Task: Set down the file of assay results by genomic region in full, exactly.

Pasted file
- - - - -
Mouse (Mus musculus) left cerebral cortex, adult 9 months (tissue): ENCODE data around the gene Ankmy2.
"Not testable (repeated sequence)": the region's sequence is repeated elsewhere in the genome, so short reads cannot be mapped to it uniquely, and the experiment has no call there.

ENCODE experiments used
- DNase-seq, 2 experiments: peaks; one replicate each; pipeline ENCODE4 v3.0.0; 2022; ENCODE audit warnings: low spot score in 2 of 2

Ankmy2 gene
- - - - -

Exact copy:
Mouse (Mus musculus) left cerebral cortex, adult 9 months (tissue): ENCODE data around the gene Ankmy2.
"Not testable (repeated sequence)": the region's sequence is repeated elsewhere in the genome, so short reads cannot be mapped to it uniquely, and the experiment has no call there.

ENCODE experiments used
- DNase-seq, 2 experiments: peaks; one replicate each; pipeline ENCODE4 v3.0.0; 2022; ENCODE audit warnings: low spot score in 2 of 2

Ankmy2 gene